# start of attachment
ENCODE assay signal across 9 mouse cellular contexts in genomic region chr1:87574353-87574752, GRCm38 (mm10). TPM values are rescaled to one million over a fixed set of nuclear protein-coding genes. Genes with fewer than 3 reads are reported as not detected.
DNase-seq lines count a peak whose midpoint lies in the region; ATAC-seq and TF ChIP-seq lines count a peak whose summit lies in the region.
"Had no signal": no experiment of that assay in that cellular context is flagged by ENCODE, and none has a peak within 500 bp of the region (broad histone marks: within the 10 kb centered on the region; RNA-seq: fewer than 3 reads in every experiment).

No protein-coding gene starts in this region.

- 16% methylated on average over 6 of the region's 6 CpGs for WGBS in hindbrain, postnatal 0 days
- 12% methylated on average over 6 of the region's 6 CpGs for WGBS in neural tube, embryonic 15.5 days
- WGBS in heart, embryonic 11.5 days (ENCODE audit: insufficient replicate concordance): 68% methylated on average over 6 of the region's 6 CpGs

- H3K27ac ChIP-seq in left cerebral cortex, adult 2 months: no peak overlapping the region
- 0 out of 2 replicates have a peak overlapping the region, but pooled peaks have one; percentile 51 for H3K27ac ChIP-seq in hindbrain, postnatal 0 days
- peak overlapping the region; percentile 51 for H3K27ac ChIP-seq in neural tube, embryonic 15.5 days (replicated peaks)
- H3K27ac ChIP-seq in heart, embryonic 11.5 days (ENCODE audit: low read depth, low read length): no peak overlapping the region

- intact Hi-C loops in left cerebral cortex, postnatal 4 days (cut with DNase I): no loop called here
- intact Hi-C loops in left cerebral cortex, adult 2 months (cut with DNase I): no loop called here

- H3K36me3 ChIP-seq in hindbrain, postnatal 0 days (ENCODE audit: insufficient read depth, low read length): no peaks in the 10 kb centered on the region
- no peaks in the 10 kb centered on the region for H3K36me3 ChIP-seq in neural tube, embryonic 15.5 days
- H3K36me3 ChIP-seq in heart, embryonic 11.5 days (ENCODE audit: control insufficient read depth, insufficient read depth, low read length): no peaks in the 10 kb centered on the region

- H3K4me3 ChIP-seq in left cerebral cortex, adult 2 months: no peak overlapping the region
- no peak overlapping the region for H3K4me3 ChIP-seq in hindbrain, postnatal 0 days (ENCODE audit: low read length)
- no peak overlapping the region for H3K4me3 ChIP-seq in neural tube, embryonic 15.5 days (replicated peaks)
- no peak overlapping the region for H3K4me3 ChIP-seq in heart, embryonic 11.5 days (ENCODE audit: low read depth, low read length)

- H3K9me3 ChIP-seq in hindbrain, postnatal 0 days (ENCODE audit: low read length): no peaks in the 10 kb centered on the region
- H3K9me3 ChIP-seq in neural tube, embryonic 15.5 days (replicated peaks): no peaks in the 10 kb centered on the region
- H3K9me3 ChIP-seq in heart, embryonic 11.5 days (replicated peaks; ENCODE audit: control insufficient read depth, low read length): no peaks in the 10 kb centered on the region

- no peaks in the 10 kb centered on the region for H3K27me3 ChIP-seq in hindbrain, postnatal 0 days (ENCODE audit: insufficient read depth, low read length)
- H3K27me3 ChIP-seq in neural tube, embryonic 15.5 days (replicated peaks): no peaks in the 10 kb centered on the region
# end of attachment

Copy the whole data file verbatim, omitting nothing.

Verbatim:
ENCODE assay signal across 9 mouse cellular contexts in genomic region chr1:87574353-87574752, GRCm38 (mm10). TPM values are rescaled to one million over a fixed set of nuclear protein-coding genes. Genes with fewer than 3 reads are reported as not detected.
DNase-seq lines count a peak whose midpoint lies in the region; ATAC-seq and TF ChIP-seq lines count a peak whose summit lies in the region.
"Had no signal": no experiment of that assay in that cellular context is flagged by ENCODE, and none has a peak within 500 bp of the region (broad histone marks: within the 10 kb centered on the region; RNA-seq: fewer than 3 reads in every experiment).

No protein-coding gene starts in this region.

- 16% methylated on average over 6 of the region's 6 CpGs for WGBS in hindbrain, postnatal 0 days
- 12% methylated on average over 6 of the region's 6 CpGs for WGBS in neural tube, embryonic 15.5 days
- WGBS in heart, embryonic 11.5 days (ENCODE audit: insufficient replicate concordance): 68% methylated on average over 6 of the region's 6 CpGs

- H3K27ac ChIP-seq in left cerebral cortex, adult 2 months: no peak overlapping the region
- 0 out of 2 replicates have a peak overlapping the region, but pooled peaks have one; percentile 51 for H3K27ac ChIP-seq in hindbrain, postnatal 0 days
- peak overlapping the region; percentile 51 for H3K27ac ChIP-seq in neural tube, embryonic 15.5 days (replicated peaks)
- H3K27ac ChIP-seq in heart, embryonic 11.5 days (ENCODE audit: low read depth, low read length): no peak overlapping the region

- intact Hi-C loops in left cerebral cortex, postnatal 4 days (cut with DNase I): no loop called here
- intact Hi-C loops in left cerebral cortex, adult 2 months (cut with DNase I): no loop called here

- H3K36me3 ChIP-seq in hindbrain, postnatal 0 days (ENCODE audit: insufficient read depth, low read length): no peaks in the 10 kb centered on the region
- no peaks in the 10 kb centered on the region for H3K36me3 ChIP-seq in neural tube, embryonic 15.5 days
- H3K36me3 ChIP-seq in heart, embryonic 11.5 days (ENCODE audit: control insufficient read depth, insufficient read depth, low read length): no peaks in the 10 kb centered on the region

- H3K4me3 ChIP-seq in left cerebral cortex, adult 2 months: no peak overlapping the region
- no peak overlapping the region for H3K4me3 ChIP-seq in hindbrain, postnatal 0 days (ENCODE audit: low read length)
- no peak overlapping the region for H3K4me3 ChIP-seq in neural tube, embryonic 15.5 days (replicated peaks)
- no peak overlapping the region for H3K4me3 ChIP-seq in heart, embryonic 11.5 days (ENCODE audit: low read depth, low read length)

- H3K9me3 ChIP-seq in hindbrain, postnatal 0 days (ENCODE audit: low read length): no peaks in the 10 kb centered on the region
- H3K9me3 ChIP-seq in neural tube, embryonic 15.5 days (replicated peaks): no peaks in the 10 kb centered on the region
- H3K9me3 ChIP-seq in heart, embryonic 11.5 days (replicated peaks; ENCODE audit: control insufficient read depth, low read length): no peaks in the 10 kb centered on the region

- no peaks in the 10 kb centered on the region for H3K27me3 ChIP-seq in hindbrain, postnatal 0 days (ENCODE audit: insufficient read depth, low read length)
- H3K27me3 ChIP-seq in neural tube, embryonic 15.5 days (replicated peaks): no peaks in the 10 kb centered on the region